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Biomedicine

Finding Early Signs of Mad-Cow Disease

A comprehensive study of gene-expression changes could lead to new diagnostic tests.

Researchers have made a list of blood proteins that act as early indicators of a group of diseases including bovine spongiform encephalopathy (BSE), also known as mad-cow disease. Their results could lead to commercial early warning tests for the disease in farm animals. The methods used for the study–one of the most comprehensive analyses of the gene expression characteristic of a disease–are now being applied to other diseases and could lead to early diagnosis tests for other neurological diseases such as Alzheimer’s.

Disease damage: This microscopy image shows brain tissue damaged by Creutzfeldt-Jakob disease.

The human form of BSE, a fatal degenerative neurological disorder called Creutzfeldt-Jakob disease, can be contracted by eating meat contaminated with infectious agents called prions. Prions are proteins that cause other proteins to misfold, particularly in the brain and other neural tissue. In the first stages of the disease, prions replicate and accumulate in the brain. This is followed by abnormal activation of supportive cells, the degeneration of neural connections, and finally brain-cell death. By the time the disease can be diagnosed, these processes are already well under way.

In order to illuminate these ordinarily invisible processes, the researchers infected mice with prions and followed changes in the expression of every single gene in their brains at 10 points throughout the course of the disease. This global approach generated about 30 million data points. In order to separate signal from noise–that is, to find genes that were truly a significant part of the disease process–the researchers developed new statistical methods for looking at how the genes interact with one another in interrelated groups. Of an initialgroup of 7,400 implicated genes, they winnowed the number down to about 300 that are “at the heart of prion response,” says Leroy Hood, president and co-founder of the Institute for Systems Biology in Seattle, WA. Hood has pioneered this type of analysis, which he calls systems biology, over the past decade and led the new research with George Carlson, director of the McLaughlin Research Institute in Great Falls, MT.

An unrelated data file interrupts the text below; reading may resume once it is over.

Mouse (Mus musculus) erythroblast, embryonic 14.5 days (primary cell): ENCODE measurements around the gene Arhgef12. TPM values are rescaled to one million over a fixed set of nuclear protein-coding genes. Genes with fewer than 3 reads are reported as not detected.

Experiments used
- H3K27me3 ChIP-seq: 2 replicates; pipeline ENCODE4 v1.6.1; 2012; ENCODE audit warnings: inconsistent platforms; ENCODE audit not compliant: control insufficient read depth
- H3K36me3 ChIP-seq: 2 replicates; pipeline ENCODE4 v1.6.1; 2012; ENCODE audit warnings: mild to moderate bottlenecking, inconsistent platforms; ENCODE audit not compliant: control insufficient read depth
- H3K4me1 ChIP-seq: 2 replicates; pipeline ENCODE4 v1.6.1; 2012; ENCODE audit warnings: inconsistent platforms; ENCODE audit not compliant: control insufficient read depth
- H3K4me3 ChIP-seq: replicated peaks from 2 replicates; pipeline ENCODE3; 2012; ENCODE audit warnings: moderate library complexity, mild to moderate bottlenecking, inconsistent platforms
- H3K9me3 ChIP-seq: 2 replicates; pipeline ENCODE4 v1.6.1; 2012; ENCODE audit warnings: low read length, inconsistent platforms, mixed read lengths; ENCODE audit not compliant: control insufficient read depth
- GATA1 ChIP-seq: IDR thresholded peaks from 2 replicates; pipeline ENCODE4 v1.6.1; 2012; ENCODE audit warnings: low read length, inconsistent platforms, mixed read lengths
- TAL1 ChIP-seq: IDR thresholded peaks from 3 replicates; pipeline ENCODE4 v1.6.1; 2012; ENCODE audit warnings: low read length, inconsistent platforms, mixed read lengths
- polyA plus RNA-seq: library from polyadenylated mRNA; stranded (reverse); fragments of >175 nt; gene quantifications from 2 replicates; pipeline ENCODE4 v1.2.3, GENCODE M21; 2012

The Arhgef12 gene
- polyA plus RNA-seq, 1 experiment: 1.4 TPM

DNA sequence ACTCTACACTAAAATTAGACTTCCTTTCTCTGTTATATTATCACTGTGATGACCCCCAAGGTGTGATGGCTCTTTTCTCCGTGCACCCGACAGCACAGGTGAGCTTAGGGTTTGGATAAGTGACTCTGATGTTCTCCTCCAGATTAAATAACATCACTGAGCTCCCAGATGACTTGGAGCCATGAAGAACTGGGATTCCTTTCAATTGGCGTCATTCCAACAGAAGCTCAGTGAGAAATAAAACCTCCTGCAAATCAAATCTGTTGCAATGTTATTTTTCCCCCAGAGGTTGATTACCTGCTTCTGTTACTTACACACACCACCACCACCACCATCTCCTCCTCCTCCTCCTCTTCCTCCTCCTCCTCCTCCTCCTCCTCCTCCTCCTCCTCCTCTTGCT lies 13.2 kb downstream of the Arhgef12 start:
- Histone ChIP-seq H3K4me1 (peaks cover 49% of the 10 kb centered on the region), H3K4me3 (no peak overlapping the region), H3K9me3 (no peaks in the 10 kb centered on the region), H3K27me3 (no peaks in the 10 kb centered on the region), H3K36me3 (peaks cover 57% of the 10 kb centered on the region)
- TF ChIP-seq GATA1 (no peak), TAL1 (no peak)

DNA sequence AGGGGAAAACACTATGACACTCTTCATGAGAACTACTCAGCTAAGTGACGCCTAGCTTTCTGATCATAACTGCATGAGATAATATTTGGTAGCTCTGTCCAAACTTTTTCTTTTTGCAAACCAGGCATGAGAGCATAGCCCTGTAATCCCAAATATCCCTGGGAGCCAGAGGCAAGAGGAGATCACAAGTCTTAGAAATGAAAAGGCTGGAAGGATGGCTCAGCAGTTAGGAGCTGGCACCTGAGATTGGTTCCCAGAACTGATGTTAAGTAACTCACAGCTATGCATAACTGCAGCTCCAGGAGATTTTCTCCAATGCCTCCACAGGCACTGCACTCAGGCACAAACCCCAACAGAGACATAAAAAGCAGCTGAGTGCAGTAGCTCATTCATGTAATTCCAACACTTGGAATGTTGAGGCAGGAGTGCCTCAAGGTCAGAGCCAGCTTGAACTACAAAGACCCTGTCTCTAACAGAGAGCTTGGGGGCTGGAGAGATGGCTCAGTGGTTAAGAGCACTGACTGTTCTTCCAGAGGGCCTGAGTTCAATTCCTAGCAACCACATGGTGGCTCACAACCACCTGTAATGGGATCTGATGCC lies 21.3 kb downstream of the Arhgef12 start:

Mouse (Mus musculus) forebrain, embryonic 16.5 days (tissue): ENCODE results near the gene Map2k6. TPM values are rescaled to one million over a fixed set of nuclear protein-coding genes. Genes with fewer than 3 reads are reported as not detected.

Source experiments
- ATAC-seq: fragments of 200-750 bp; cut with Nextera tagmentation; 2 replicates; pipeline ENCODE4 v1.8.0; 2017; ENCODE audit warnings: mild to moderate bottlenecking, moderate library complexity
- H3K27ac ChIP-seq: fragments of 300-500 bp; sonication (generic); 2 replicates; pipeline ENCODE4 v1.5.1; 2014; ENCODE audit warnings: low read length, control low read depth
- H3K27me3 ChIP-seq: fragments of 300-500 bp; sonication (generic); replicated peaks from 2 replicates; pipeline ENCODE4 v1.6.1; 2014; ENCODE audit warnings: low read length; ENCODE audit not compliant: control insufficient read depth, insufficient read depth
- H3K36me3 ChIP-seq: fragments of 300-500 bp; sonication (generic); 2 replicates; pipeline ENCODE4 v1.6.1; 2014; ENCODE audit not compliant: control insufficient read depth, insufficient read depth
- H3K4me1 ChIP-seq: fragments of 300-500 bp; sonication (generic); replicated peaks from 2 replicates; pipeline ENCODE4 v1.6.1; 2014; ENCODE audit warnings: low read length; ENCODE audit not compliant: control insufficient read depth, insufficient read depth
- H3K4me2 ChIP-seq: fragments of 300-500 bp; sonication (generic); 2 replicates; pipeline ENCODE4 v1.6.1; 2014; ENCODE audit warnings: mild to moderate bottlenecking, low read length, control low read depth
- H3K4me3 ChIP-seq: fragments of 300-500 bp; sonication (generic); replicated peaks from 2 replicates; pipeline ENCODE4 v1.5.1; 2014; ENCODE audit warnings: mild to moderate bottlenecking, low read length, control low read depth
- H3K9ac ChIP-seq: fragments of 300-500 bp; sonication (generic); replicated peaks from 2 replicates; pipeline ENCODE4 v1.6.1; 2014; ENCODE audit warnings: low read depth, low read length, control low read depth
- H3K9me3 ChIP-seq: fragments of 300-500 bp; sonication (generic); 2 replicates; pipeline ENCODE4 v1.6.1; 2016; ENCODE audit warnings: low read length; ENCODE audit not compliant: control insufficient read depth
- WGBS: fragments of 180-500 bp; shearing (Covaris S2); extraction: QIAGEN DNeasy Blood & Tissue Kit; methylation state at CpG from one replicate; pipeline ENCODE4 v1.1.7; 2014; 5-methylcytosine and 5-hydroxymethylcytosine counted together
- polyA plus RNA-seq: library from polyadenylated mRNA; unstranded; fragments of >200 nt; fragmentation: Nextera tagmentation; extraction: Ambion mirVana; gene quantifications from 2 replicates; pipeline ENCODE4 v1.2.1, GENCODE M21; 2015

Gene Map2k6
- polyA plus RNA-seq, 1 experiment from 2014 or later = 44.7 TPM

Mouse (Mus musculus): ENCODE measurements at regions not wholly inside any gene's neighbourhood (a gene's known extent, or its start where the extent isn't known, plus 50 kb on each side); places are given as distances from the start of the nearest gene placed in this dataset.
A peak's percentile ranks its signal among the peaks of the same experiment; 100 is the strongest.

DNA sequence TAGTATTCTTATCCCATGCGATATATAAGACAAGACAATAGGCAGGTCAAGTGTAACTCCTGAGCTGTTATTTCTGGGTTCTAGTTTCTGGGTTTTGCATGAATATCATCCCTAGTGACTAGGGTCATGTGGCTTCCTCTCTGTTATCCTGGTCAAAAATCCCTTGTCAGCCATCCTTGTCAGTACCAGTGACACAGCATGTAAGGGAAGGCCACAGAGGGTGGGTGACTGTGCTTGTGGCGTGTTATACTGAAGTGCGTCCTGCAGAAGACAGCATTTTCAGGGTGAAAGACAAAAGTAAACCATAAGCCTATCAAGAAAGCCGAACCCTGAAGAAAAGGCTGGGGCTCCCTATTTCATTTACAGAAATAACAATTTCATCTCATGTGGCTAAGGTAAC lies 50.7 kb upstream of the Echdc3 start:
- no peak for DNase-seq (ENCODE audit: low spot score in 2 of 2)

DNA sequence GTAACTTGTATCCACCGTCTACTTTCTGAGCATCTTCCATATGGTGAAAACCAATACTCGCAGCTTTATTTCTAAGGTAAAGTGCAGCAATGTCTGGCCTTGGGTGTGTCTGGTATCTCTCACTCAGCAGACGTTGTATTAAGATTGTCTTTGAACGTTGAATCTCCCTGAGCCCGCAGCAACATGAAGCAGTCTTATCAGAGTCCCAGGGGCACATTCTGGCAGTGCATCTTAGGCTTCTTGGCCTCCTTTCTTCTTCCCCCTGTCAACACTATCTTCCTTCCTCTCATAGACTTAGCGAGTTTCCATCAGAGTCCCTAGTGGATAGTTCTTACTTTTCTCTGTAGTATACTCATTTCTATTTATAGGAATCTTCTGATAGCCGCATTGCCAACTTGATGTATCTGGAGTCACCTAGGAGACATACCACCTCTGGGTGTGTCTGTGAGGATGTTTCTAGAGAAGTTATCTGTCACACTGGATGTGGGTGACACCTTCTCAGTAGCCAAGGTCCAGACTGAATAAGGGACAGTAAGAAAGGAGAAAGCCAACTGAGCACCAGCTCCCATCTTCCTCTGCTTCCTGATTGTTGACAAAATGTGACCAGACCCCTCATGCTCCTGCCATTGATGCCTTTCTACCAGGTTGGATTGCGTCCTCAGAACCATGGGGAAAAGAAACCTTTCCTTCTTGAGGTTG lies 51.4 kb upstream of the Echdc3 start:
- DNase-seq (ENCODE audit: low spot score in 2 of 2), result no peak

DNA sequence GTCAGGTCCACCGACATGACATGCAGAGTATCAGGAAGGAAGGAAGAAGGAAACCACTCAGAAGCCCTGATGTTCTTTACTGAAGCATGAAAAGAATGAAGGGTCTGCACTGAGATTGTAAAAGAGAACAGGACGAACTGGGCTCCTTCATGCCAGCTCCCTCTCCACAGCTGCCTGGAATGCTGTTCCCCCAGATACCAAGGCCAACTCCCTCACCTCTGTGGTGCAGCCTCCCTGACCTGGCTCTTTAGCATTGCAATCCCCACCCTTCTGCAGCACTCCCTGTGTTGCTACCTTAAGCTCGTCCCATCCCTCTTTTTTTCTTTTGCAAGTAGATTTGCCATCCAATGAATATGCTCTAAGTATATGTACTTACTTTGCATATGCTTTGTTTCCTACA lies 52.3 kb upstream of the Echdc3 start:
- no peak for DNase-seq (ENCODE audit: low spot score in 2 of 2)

The researchers further studied the 300 genes to find those that are known to code for proteins that are secreted into the blood. They discovered that some of those proteins could be found in the blood of infected mice 8 to 10 weeks before they started showing any symptoms. These results are described today in the journal Molecular Systems Biology. Hood says that the researchers are now looking into developing commercial tests for the human and bovine forms of prion disease, based on the blood biomarkers they have uncovered. Cows and humans have almost identical blood proteins to those uncovered in the mouse study.

“This global analysis let us pick up lots of features that were previously unknown,” says Hood. Only 200 of the implicated genes have a role in the disease process that is understood. So further study of the remaining 100 could lead to new insights into how prions cause disease. And all of the genes provide therapeutic targets for drug developers to investigate.

Hood now hopes to develop blood tests for other difficult-to-diagnose brain diseases. Having proven their analytical method in prion diseases, Hood says the group will apply it to mouse models of other degenerative diseases of the nervous system including Alzheimer’s and Huntington’s. Like Creutzfeldt-Jakob, “these diseases are difficult to diagnose in their early stages,” says Hood. The earlier the diagnosis, the better the outcomes are likely to be.

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